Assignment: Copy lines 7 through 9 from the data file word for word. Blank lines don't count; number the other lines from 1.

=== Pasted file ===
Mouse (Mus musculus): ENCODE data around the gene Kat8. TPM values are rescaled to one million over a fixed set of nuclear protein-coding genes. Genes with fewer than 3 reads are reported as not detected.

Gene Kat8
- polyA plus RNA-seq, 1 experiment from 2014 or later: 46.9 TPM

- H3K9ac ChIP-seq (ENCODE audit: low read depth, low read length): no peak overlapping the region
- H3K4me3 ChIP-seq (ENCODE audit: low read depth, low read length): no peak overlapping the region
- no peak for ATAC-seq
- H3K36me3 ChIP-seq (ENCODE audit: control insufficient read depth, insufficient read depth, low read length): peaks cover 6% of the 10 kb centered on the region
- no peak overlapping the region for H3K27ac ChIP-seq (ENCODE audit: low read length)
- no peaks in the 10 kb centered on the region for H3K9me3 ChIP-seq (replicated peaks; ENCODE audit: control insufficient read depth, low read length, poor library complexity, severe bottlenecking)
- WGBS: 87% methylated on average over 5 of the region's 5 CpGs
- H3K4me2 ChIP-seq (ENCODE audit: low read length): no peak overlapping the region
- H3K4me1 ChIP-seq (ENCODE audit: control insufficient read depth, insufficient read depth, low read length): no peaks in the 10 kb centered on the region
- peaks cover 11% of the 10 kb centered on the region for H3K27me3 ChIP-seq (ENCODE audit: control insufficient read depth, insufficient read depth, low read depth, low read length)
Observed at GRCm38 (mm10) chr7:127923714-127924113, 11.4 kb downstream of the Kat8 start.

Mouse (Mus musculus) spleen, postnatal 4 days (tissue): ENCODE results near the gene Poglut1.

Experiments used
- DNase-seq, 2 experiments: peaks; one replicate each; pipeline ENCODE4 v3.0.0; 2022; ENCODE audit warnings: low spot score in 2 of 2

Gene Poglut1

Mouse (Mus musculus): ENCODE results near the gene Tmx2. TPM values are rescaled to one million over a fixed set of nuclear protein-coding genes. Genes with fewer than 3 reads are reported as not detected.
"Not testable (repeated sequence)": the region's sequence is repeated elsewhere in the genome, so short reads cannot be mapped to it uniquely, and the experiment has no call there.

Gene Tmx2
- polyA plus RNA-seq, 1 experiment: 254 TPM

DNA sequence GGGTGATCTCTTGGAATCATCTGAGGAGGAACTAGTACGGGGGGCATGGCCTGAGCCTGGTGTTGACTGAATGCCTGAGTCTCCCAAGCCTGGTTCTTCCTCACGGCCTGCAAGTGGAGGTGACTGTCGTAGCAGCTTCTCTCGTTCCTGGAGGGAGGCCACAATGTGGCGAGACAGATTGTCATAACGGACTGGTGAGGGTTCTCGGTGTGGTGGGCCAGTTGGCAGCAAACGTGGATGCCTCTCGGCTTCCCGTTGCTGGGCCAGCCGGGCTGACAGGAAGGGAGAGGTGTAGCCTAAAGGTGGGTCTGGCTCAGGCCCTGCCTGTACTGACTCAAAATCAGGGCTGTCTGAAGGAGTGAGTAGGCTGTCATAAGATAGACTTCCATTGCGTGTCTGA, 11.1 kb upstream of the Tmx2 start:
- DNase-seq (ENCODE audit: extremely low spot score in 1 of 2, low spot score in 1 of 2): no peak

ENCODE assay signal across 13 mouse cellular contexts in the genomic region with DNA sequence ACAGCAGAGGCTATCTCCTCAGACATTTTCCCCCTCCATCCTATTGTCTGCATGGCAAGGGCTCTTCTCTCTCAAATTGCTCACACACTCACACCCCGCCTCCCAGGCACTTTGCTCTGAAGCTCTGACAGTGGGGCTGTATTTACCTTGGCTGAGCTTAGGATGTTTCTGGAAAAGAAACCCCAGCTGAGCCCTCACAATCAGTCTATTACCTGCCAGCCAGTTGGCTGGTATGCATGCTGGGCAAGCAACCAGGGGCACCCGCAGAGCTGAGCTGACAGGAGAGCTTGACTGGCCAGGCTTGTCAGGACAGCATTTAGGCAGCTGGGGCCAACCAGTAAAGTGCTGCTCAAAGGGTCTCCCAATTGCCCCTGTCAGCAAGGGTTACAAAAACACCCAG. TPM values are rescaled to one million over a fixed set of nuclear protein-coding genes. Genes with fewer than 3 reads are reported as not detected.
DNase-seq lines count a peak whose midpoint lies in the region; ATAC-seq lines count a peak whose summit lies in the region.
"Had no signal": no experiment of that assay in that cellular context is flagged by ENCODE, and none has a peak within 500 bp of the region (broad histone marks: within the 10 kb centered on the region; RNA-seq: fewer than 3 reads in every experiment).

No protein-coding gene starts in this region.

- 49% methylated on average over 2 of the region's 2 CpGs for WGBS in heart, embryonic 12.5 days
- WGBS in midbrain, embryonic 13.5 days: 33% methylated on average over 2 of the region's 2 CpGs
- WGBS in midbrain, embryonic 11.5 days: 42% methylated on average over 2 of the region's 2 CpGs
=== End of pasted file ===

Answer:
- H3K36me3 ChIP-seq (ENCODE audit: control insufficient read depth, insufficient read depth, low read length): peaks cover 6% of the 10 kb centered on the region
- no peak overlapping the region for H3K27ac ChIP-seq (ENCODE audit: low read length)
- no peaks in the 10 kb centered on the region for H3K9me3 ChIP-seq (replicated peaks; ENCODE audit: control insufficient read depth, low read length, poor library complexity, severe bottlenecking)